After The Match 


Liverpool-Chelsea 1-1 (1-0)           22.4.08                         CL
Goals: Kuyt (43)          Riise (94 og)
Team: Reina, Arbeloa, Aurelio, Carragher, Skrtel, Mascherano, Alonso, Gerrard, Babel, Kuyt, Torres
Subs: Riise (Aurelio 62), Benayoun (Babel 75)
Not used: Itandje, Hyypia, Leiva, Crouch, Pennant
Yellow: Terry (90)
Red: None
Referee: Konrad Plautz (Aut)
Attendance: 42,180
Shots on target: 6-3
Shots off target: 4-0
Blocked shots: 2-4
Fouls conceded: 20-17
Corners: 6-5
Offsides: 1-8
Possession: 54.6-45.4
Yellow: 0-1
HEADLINES "It's a team game, we are all in it together."
Jamie Carragher

"We know
we can
next week."

Dirk Kuyt

2404: Riise reveals own goal pain
2304: Hansen: Reds can turn it round
2304: Gerrard: Torres can Bridge the gap
2304: Final dream is still alive
2304: Liverpool must play
with passion to make Moscow

2304: Spirit of '81 offers a belief in Reds' cause
2304: Kuyt: This team can score anywhere
2304: Carragher: Don't blame Riise
2304: Liverpool have enough to upset
the odds and beat Chelsea

2304: Lampard: We deserved luck
2304: Bridge is not too far for Benitez
2204: Wily Hicks joins the Anfield chorus
line at Liverpool against Chelsea

2204: Lady Luck turns her back on Reds
2204: Grant: We controlled it
2204: Chelsea grab vital away goal

"We're all behind you, John... (Photo: Reuters)

Riise reveals own goal pain

By Eivind Haugen - Sky Sports

John Arne Riise has spoken of his heartbreak following the own goal against Chelsea in Tuesday's UEFA Champions League semi-final.

Liverpool had taken the lead in the first leg at Anfield before Riise stooped to head Salomon Kalou's cross past his own goalkeeper in the final minute of injury time.

The away goal has given Chelsea the edge ahead of next week's return leg at Stamford Bridge and Riise admits he was utterly distraught.

"It was very disappointing to see the ball go in our own net, especially at that time," The Norwegian full-back told

He added in The Sun: "What can I say? I'm ashamed and devastated."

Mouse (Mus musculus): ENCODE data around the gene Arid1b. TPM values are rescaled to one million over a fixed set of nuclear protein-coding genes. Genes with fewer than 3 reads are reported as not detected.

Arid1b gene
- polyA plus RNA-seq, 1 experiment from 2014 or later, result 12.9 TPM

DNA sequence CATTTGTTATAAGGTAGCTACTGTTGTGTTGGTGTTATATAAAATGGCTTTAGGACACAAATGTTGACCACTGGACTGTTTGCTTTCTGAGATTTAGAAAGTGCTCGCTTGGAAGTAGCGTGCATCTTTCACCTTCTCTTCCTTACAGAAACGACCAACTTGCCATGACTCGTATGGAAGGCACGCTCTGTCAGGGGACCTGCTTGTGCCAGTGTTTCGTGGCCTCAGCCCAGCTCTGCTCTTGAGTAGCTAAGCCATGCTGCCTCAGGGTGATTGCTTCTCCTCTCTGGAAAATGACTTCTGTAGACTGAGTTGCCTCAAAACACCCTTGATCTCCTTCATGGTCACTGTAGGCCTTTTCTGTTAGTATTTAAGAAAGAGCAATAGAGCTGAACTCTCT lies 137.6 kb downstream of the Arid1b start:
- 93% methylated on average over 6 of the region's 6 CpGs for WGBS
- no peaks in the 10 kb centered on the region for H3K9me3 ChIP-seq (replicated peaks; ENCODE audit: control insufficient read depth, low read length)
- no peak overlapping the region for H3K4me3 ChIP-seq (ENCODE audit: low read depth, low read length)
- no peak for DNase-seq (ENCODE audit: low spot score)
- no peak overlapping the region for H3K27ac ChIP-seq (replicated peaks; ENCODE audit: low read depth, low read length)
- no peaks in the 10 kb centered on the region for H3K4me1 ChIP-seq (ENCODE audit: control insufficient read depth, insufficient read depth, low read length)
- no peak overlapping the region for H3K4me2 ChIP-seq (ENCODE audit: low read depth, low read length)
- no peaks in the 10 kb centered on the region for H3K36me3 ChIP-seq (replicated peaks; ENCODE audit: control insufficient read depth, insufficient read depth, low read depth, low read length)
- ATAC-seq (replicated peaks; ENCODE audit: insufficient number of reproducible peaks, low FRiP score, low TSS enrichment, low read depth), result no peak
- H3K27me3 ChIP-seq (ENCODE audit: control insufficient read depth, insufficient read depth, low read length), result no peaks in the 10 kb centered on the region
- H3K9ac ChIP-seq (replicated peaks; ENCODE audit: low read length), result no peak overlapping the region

However, Riise is determined to respond in the right way and help his team-mates overcome Chelsea in the second leg.

"Sometimes you experience these things and for defenders it happens from time to time. Now it has happened to me," he said.

"I know how strong I am mentally, and what really matters is how you recover. I've experienced tougher things and I know I will learn from this.

"I'm disappointed, but I won't go around and hang my head. I have to use this as something positive."

Hansen: Reds can turn it round

By Frank Malley - PA Chief Sports Writer

Former Liverpool captain Alan Hansen is backing Rafael Benitez to take his old club to their third Champions League final in four seasons.

Hansen accepts Chelsea are the bookies' favourites after John Arne Riise's 95th minute own goal gave them a 1-1 draw and a precious away goal to take back to Stamford Bridge for the second leg of the semi-final next Wednesday.

But he believes Steven Gerrard and Fernando Torres could still play a big part in the all-English encounter.

Hansen said: "Torres and Gerrard did not play particularly well but they can change the game in two seconds flat.

"Liverpool might have won the game by two or three last night without playing particularly well, which shows you that when they have got the best players on the pitch they can compete with anybody.